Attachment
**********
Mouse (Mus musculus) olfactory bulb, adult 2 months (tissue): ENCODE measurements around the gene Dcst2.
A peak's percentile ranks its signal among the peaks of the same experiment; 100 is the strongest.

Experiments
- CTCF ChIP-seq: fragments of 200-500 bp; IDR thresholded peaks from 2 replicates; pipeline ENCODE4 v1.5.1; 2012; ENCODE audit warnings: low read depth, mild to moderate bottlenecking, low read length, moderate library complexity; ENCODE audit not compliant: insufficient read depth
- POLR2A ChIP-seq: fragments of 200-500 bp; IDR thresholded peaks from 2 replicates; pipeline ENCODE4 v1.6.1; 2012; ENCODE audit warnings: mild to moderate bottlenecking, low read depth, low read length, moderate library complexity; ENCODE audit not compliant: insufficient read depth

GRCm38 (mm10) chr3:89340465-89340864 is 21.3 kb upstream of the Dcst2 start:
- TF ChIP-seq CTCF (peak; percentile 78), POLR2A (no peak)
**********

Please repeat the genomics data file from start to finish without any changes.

Mouse (Mus musculus) olfactory bulb, adult 2 months (tissue): ENCODE measurements around the gene Dcst2.
A peak's percentile ranks its signal among the peaks of the same experiment; 100 is the strongest.

Experiments
- CTCF ChIP-seq: fragments of 200-500 bp; IDR thresholded peaks from 2 replicates; pipeline ENCODE4 v1.5.1; 2012; ENCODE audit warnings: low read depth, mild to moderate bottlenecking, low read length, moderate library complexity; ENCODE audit not compliant: insufficient read depth
- POLR2A ChIP-seq: fragments of 200-500 bp; IDR thresholded peaks from 2 replicates; pipeline ENCODE4 v1.6.1; 2012; ENCODE audit warnings: mild to moderate bottlenecking, low read depth, low read length, moderate library complexity; ENCODE audit not compliant: insufficient read depth

GRCm38 (mm10) chr3:89340465-89340864 is 21.3 kb upstream of the Dcst2 start:
- TF ChIP-seq CTCF (peak; percentile 78), POLR2A (no peak)